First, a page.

Since 2009 Italian press has adopted a narrative in which organized crime is pictured as a business, write Anna di Ronco, of Ghent University and Anita Lavorgna, of University of Southampton. The authors algorithmically analyzed approximately 500 news stories related to organized crime, that were published in Italian newspapers between 2000 and 2014.
The analysis reveals two dominant narratives. Firstly, organized crime (especially mafia, on which most of the coverage was focused) is seen in terms of a social organization: a subculture of sorts. This narrative permeated the entire period under scrutiny, and it is indeed the traditional way to look at the phenomenon, the authors note.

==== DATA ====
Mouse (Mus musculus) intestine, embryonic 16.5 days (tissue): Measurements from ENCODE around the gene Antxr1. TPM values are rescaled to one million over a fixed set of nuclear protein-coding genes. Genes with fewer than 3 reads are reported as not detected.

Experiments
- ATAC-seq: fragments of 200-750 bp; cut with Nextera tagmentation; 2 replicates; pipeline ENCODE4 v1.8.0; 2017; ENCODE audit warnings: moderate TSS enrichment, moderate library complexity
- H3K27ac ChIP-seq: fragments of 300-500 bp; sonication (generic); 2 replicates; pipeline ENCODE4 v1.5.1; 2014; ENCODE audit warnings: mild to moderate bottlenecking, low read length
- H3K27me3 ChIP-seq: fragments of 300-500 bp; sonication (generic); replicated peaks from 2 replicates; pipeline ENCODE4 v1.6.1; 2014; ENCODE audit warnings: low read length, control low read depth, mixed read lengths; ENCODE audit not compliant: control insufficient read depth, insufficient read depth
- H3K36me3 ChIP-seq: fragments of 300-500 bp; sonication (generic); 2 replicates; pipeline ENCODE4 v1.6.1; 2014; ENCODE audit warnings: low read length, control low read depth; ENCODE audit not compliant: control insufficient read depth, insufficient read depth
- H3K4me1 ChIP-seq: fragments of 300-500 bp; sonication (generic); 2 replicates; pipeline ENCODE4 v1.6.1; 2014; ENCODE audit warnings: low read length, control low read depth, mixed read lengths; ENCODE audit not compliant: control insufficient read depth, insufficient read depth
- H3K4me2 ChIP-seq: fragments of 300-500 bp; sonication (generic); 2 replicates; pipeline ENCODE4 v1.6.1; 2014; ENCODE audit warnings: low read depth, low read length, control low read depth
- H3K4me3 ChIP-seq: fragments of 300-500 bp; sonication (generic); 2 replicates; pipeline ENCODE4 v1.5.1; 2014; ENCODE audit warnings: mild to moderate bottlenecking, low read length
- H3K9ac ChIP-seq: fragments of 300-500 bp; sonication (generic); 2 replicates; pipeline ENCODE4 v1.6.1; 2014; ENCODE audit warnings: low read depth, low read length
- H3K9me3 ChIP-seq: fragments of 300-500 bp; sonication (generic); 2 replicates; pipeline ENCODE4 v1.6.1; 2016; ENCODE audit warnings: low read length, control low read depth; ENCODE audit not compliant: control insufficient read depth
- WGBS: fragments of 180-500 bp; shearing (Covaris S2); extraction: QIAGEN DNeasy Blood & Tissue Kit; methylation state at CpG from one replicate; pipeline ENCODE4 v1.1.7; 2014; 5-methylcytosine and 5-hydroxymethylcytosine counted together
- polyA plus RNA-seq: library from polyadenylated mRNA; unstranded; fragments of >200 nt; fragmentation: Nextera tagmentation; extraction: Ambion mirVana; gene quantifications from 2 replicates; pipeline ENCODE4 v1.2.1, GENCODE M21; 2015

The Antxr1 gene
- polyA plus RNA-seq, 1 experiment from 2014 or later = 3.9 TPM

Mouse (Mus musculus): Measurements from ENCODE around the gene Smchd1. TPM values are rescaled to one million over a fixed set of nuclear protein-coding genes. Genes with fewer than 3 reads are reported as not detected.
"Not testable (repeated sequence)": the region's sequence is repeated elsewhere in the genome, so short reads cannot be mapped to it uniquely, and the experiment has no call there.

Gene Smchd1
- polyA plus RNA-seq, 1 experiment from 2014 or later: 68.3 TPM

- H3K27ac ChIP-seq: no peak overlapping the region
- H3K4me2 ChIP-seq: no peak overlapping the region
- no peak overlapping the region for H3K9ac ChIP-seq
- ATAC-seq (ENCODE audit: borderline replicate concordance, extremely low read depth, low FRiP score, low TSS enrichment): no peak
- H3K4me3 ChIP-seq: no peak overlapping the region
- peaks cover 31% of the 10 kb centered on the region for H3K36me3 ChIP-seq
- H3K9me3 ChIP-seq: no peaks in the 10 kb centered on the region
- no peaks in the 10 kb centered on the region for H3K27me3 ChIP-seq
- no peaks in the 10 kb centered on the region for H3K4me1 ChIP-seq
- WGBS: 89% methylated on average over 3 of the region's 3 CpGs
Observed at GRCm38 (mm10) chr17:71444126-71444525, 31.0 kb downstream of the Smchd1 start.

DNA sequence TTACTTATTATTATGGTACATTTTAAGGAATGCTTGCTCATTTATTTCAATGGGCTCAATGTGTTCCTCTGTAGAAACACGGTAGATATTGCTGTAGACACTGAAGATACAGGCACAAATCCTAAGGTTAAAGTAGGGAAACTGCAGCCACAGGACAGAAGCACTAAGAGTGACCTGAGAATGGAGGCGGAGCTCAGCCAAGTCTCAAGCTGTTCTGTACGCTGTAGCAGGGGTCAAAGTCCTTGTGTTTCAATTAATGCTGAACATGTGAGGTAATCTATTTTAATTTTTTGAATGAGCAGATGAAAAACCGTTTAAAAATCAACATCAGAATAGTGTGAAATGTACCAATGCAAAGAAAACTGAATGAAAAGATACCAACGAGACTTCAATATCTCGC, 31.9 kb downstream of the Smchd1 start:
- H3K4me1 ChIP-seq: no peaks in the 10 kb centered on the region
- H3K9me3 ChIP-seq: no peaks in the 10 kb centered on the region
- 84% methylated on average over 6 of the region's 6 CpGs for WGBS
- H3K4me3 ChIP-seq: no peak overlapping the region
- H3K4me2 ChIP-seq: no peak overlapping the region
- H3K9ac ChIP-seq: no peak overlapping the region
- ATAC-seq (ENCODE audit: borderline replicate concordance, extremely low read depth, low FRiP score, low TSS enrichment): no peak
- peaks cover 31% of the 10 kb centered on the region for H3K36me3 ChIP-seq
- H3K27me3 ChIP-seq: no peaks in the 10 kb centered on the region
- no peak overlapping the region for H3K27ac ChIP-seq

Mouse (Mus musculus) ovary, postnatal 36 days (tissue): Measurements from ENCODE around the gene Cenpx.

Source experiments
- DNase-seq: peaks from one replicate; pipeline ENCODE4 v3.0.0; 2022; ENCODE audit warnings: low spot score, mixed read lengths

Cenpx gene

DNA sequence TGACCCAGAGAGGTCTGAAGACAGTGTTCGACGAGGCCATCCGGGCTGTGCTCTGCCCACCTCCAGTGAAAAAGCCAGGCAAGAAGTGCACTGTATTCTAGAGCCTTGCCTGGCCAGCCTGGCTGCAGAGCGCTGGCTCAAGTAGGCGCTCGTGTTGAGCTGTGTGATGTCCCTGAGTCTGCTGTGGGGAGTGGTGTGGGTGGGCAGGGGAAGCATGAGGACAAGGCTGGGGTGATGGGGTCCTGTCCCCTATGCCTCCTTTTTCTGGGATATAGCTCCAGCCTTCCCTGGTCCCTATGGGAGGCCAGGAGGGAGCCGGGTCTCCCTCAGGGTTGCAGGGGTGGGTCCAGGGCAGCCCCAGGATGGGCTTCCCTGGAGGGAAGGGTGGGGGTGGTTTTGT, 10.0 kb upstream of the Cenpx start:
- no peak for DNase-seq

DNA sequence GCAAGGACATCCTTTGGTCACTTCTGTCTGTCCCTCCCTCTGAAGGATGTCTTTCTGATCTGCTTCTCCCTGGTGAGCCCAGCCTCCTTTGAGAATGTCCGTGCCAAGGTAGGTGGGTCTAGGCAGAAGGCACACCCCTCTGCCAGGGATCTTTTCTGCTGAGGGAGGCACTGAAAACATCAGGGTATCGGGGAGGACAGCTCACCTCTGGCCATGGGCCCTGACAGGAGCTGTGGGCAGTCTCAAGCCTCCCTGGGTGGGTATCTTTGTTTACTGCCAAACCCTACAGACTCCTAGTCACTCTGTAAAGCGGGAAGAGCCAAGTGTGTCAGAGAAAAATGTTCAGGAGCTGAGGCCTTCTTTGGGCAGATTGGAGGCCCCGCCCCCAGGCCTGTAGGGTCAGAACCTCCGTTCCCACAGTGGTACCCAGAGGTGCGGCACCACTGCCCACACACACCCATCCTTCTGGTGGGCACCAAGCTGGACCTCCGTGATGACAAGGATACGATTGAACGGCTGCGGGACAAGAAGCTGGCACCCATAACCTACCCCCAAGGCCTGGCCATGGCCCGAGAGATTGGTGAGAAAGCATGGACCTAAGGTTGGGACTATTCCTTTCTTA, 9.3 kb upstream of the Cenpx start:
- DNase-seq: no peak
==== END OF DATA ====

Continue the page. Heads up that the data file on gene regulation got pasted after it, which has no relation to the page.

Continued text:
The second narrative emerged from 2009 onwards, and it describes mafia in business terms. This is related to actual changes in mafia’s modus operandi, as it has expanded from southern Italy and consolidated its power by establishing more refined criminal enterprises. In contrast the authors criticize the press coverage for focusing near-exclusively on Italian organized crime, while transnational criminal organizations are also noteworthy actors in the Italian underworld.
The article Changing representations of organized crime in the Italian press was published by the journal Trends in Organized Crime. It is available online (abstract free).
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